Monday, May 16, 2005

Unity, Part I

I might need to apologize, or at least explain a little, for interrupting what might've been an otherwise engaging blog with these theology/doctine essays. I don't think of this site as a theology page, but instead as the story of me processing life as it comes. This weekend, the concept of acceptance over agreement in relationship to unity is really intriguing to me, and that's going to be my overarching "story" for the week, for better or for worse. I know that most folks don't listen to a sermon to have their lives changed, and that it's more important for some to just cross off the Sunday morning routine on their Religious-Things-To-Do-To-Make-God-Happy list. If that's you, please forgive me for getting sidetracked like this. And if you hang around, we can talk about that list later.

I started in my study bible last night, looking at the dictionary entry for "unity", and it was specific on unity among Christians. Under "unity of the mind", the reference was 1 Peter 3:8 - "Finally, all of you should be of one mind, full of sympathy toward each other, loving one another with tender hearts and humble minds" (nlt). I think agreement is important, especially if we're to have "one mind" in this life together (not prooftexting, since this is just one of many that hit on the same idea). But words like "sympathy", "love" and "humble minds", in the context of this search and the context of this verse, give me hope that acceptance of each other in Christ is more important than just having the same beliefs. If I accept someone, it's a done deal; but if our connection is based on mutual agreement, and we then start to differ or find something we don't agree on whole-mindedly, what do we then do with our relationship?

That's the kind of question I find myself with this week. Here's the negative test, I guess - as a Gamecock fan, can I still be a friend of a Clemson fan? Something so heart-driven as team loyalty and fan rivalry, shouldn't we be able to look over that "short-coming" in each other and have a relationship of acceptance beyond out favorite sports teams?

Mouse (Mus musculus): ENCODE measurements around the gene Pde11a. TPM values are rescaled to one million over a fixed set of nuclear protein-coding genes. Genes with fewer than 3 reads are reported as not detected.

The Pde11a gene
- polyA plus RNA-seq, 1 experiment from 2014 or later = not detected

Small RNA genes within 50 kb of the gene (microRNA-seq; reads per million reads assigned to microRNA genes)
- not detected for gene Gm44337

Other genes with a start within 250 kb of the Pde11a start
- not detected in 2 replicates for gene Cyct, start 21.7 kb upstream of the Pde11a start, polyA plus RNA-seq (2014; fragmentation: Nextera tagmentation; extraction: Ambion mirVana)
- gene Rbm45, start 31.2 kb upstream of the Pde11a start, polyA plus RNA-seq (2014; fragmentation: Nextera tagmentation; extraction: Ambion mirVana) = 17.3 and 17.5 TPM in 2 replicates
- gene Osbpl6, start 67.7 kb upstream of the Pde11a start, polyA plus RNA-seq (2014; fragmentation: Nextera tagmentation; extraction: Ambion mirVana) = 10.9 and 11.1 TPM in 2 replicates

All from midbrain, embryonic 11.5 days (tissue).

6 Comments:

Blogger Larry said...

In a nutshell the real question about agreement is: Do we agree about the love of Christ or the Nicene Creed?

16/5/05 11:10 AM  
Blogger Bob said...

The crux is right here:

If I accept someone, it's a done deal; but if our connection is based on mutual agreement, and we then start to differ or find something we don't agree on whole-mindedly, what do we then do with our relationship?

If a relationship is based on mutual agreement is it still a relationship? Or is it a treaty/contract?

It makes me wonder how many of my relationships are based on being like-minded and how many are built on something more. Honestly, I think "family" is the only one that stands up to that test.

16/5/05 11:17 AM  
Blogger Rick said...

hi, bob - yeah, me too. also, "location" is a part of "unity", if we go to the same church and call each other friends. but when that's removed, did we have enough life in common or in acceptance?

and thanks for stopping by, larry - can you expand on that? are you saying we have no unity if i can't agree with you on those things? just trying to find where you're going with that.

16/5/05 11:32 AM  
Blogger Bob said...

Hmmm... So then what do we "accept"? The person or our relationship to them? If I accept the person, that means I "accept" what they do, how they treat me, the choices they make, their opinions. All of which change from day-to-day. If I accept the relationship (you are my brother), it never changes. I will be your brother regardless of how we treat each other or how we view life.

Not sure how to tie that back to "unity", though. I've wandered a long way from "agreeing". (Not to mention the idea of "accepting Christ"...)

16/5/05 1:19 PM  
Blogger Rick said...

i think i've got the broader view of "acceptance" right now - i accept YOU, and all that entails, relationship, past, journey, problems and all. YOU might change in relation to me day-to-day, but the acceptance of YOU doesn't have to, does it? your first "definition" looks more propositional and "agreeable" - while i think the second one is more all-encompassing and more "love God, love others" in nature.

how's that? besides extremely hard to live out?

16/5/05 1:47 PM  
Blogger utech said...

The baton has been passed to you.

17/5/05 7:55 AM  

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